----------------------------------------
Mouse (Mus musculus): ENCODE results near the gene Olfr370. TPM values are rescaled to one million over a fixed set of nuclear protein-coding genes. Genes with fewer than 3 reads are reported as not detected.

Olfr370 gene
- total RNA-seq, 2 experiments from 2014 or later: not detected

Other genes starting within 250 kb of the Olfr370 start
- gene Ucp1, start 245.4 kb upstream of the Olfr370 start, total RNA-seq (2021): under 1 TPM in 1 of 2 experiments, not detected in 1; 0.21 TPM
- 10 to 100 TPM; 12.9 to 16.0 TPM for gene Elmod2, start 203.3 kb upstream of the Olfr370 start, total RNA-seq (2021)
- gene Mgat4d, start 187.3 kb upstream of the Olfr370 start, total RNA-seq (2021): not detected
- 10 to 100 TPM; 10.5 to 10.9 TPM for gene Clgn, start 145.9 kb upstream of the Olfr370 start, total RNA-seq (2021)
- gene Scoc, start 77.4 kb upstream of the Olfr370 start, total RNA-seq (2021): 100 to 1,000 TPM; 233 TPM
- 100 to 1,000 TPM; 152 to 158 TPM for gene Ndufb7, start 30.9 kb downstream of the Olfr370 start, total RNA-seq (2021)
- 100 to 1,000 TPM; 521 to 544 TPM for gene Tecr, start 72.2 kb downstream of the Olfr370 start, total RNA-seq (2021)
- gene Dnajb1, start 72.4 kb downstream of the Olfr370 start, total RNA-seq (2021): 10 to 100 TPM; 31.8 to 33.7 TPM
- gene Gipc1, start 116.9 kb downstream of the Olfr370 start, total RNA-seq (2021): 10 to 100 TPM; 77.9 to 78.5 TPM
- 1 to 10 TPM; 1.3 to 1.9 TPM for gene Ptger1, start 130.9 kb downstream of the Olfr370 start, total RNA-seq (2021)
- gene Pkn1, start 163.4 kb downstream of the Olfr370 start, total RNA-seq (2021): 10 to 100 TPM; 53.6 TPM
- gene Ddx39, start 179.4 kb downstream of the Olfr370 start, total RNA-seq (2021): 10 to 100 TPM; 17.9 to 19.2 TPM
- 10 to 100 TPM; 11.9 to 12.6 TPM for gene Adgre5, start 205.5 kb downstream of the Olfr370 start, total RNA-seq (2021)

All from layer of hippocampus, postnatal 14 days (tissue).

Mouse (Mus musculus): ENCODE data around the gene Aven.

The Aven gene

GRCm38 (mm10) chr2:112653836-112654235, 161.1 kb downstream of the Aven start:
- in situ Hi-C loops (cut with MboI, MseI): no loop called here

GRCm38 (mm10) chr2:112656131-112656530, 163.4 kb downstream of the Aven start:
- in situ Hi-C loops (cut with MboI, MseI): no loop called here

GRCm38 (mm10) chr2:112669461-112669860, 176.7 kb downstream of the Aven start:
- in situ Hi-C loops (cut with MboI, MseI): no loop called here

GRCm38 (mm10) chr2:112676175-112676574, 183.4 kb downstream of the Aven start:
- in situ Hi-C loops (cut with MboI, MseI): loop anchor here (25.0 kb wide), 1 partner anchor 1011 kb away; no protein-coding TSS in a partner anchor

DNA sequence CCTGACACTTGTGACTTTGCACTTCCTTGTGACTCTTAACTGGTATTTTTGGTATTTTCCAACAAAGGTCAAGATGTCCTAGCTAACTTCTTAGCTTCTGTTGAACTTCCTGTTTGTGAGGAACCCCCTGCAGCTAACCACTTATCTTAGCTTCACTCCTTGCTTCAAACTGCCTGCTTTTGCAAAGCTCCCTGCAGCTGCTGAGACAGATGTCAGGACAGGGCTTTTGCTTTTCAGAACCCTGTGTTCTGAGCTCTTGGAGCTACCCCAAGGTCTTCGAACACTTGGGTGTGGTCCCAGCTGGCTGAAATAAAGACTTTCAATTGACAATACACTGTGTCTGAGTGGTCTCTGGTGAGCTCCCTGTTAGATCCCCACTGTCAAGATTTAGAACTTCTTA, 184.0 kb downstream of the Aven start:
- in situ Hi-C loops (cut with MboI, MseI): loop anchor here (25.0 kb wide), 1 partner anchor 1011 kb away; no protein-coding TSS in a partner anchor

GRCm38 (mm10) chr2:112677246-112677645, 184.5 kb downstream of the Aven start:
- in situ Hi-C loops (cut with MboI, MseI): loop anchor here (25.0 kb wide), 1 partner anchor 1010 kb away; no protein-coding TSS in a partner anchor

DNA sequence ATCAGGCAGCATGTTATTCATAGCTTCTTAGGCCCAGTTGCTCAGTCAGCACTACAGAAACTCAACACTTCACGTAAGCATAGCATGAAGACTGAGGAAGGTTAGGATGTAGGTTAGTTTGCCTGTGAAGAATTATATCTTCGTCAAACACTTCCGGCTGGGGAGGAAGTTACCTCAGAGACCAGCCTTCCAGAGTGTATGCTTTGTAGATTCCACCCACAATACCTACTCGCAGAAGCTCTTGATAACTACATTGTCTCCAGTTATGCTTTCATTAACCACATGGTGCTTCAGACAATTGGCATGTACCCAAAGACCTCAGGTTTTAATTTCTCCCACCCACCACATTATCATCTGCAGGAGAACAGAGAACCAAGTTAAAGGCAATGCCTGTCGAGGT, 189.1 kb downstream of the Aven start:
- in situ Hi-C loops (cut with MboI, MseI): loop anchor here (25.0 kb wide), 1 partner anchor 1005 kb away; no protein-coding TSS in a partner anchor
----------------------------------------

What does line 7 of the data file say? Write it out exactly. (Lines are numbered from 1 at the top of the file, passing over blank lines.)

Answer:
- gene Mgat4d, start 187.3 kb upstream of the Olfr370 start, total RNA-seq (2021): not detected